Date: 14 August 2012
Tomorrow marks the start of whitebait fishing season in Otago which runs through until 30 November.
Due to high flows in Otago rivers, tomorrow may not be the best opening day for whitebaiting, although the Lower Clutha River/Mata-Au may be a good option, according to Department of Conservation (DOC) freshwater ranger for Coastal Otago, Pete Ravenscroft.
DOC is responsible for administering the whitebait/inanga fishery and ensuring that people fish within the regulations
DOC rangers will be out on the rivers interacting with the public during the season. Otago rangers will be focusing on whitebaiting outside the permitted hours of 5am-8pm, and 6am-9pm after daylight saving. People whitebaiting outside these hours can be fined up to $5000.
This year, whitebaiters will be pleased to learn that a large whitebait spawning site was located on the Lower Clutha River/Mata-Au. DOC has been working with Contact Energy and landowners to restore the spawning habitat along the banks of this river. In addition to this DOC and landowners have also been restoring spawning habitat along the Waikouaiti, Tokomairiro, Kakanui and Shag Rivers in North Otago, and at the Waihola Waipori Wetlands.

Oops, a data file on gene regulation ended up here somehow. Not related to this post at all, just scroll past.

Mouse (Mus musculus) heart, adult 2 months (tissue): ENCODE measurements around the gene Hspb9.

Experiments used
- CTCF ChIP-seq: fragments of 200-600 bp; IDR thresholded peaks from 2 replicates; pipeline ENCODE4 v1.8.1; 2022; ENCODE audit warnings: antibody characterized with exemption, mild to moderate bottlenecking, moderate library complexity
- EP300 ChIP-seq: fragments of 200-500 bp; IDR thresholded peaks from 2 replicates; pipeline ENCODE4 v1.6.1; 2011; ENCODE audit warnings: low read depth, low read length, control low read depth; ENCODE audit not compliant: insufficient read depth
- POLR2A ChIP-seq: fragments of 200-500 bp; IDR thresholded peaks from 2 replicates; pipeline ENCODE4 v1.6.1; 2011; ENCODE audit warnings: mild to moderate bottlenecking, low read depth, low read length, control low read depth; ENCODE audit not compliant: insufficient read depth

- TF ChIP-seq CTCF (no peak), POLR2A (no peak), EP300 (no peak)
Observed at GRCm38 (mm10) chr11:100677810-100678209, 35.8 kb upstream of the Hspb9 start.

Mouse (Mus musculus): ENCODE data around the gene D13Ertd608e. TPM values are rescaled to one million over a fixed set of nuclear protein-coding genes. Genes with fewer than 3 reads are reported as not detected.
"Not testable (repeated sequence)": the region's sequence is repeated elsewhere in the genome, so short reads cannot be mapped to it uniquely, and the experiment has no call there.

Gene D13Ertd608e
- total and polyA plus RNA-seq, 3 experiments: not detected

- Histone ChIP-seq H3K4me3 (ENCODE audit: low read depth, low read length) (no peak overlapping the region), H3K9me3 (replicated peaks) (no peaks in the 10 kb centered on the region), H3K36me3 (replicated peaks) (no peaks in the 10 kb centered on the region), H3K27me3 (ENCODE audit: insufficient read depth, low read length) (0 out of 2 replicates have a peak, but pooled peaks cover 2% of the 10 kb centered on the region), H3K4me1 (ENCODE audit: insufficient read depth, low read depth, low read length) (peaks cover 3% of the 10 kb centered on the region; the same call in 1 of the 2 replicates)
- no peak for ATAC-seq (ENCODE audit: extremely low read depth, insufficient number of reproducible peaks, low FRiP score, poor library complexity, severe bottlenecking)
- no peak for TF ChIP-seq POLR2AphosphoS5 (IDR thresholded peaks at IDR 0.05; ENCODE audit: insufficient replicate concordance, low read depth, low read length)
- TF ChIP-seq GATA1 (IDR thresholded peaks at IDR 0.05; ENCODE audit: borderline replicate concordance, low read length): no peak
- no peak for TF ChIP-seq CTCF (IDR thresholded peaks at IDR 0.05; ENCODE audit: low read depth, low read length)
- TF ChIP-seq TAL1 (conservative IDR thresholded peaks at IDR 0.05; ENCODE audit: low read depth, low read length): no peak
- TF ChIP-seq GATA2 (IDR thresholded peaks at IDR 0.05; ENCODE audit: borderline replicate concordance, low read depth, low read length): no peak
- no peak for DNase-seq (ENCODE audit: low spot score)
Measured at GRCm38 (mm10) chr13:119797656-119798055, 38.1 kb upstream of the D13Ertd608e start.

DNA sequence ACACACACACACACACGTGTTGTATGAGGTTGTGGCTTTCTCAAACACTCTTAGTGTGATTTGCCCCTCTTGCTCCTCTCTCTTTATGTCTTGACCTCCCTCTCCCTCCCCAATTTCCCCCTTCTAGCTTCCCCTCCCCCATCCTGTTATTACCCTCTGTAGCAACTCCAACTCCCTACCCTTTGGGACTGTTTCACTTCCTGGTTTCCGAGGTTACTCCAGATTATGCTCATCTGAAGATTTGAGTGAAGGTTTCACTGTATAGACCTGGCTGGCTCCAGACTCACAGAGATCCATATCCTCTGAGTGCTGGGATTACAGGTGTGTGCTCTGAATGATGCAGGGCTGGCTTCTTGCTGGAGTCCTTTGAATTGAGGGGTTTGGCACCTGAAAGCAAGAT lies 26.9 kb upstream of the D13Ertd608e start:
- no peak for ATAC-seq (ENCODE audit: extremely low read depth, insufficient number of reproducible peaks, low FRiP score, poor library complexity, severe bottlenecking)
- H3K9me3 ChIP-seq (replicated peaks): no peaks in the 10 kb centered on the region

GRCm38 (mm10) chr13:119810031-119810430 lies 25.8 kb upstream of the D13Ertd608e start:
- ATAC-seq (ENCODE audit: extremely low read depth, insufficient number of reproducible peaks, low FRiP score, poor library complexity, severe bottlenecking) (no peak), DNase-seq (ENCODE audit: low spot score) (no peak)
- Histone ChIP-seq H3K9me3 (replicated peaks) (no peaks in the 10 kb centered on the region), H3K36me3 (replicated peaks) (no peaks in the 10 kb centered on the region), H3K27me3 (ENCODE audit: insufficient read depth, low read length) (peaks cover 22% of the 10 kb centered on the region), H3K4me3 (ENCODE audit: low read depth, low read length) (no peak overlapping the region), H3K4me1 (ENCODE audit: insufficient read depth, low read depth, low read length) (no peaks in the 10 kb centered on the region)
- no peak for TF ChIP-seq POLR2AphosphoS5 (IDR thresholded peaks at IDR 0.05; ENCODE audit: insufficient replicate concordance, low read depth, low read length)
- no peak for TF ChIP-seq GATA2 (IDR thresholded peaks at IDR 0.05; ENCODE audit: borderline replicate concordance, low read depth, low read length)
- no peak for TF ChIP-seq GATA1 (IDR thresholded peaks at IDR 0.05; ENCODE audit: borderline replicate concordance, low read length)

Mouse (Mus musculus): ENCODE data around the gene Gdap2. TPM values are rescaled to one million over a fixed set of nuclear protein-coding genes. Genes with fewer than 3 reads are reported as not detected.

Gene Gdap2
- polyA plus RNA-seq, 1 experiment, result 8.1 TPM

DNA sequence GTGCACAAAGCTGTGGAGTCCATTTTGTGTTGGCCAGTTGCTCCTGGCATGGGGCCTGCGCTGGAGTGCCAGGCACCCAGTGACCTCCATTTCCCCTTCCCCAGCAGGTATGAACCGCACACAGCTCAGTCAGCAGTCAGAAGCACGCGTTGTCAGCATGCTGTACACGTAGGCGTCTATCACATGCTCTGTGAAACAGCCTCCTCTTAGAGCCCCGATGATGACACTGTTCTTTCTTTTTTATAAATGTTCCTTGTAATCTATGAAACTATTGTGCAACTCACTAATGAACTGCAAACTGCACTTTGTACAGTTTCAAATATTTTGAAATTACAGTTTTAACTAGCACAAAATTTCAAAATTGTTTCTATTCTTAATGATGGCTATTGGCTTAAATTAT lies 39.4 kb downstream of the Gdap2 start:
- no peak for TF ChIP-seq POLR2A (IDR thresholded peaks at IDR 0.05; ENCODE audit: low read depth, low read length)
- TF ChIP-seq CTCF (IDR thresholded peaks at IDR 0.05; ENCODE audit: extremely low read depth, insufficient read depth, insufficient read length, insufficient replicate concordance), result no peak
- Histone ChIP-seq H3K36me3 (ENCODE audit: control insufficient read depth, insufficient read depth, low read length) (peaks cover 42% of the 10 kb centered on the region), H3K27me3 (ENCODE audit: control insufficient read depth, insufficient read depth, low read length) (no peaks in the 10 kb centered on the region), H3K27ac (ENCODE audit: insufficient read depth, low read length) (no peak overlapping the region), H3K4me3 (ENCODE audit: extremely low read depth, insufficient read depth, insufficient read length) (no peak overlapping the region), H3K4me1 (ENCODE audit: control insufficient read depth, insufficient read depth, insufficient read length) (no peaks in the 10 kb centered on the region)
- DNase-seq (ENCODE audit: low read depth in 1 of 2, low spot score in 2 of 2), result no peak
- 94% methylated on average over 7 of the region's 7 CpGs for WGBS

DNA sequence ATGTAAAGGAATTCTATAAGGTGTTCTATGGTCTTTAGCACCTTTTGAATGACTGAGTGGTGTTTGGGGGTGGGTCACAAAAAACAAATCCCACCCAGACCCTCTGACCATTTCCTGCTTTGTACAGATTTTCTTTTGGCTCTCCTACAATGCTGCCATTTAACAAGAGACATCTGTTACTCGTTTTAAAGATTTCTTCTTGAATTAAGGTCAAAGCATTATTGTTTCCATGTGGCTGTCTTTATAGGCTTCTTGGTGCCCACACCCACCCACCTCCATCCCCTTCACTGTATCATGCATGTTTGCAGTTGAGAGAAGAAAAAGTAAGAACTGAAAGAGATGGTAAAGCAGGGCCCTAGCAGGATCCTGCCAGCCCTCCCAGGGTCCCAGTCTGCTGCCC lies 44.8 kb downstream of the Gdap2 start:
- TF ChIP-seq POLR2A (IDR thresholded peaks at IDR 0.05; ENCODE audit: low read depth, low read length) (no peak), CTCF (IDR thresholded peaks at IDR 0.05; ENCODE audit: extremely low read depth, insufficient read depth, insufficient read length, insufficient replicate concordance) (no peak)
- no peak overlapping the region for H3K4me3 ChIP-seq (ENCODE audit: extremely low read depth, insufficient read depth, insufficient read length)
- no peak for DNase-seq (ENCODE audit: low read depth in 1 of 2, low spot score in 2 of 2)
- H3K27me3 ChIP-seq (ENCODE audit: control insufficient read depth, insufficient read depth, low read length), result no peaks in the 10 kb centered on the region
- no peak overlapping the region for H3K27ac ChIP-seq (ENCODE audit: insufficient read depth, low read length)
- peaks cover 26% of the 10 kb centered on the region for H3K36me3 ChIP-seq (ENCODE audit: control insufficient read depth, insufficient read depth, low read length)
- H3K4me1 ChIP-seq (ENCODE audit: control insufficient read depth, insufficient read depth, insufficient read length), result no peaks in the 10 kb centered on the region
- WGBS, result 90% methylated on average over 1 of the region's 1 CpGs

“We have received a huge amount of support from landowners who have been positive and supportive about helping us with our work to increase whitebait numbers,” Mr Ravenscroft said.
“Whitebait are struggling and we have some concerns about their conservation, so any work to sustain them should be encouraged,” he said.
This work has involved fencing to keep ensure that stock do not graze on the vegetation that whitebait spawn in (10km along the Lower Clutha River), spraying of the invasive weed glyceria, planting along banks, and the use of hay bales.
DOC rangers will be carrying out an anonymous survey of whitebait catch in the Clutha River this season to determine whether this enhancement work is increasing whitebait numbers.
The Taieri River will be targeted next, especially the control of glyceria which is growing out of control on the banks.
“At the moment, there is no spawning habitat along this river because of this invasive weed. I’d like to hear from any landowners wanting to get involved in whitebait enhancement work along the Taieri,” Mr Ravenscroft said.
His tip is to use the river and rainfall information provided on the Otago Regional Council website which he described as “an excellent tool”.
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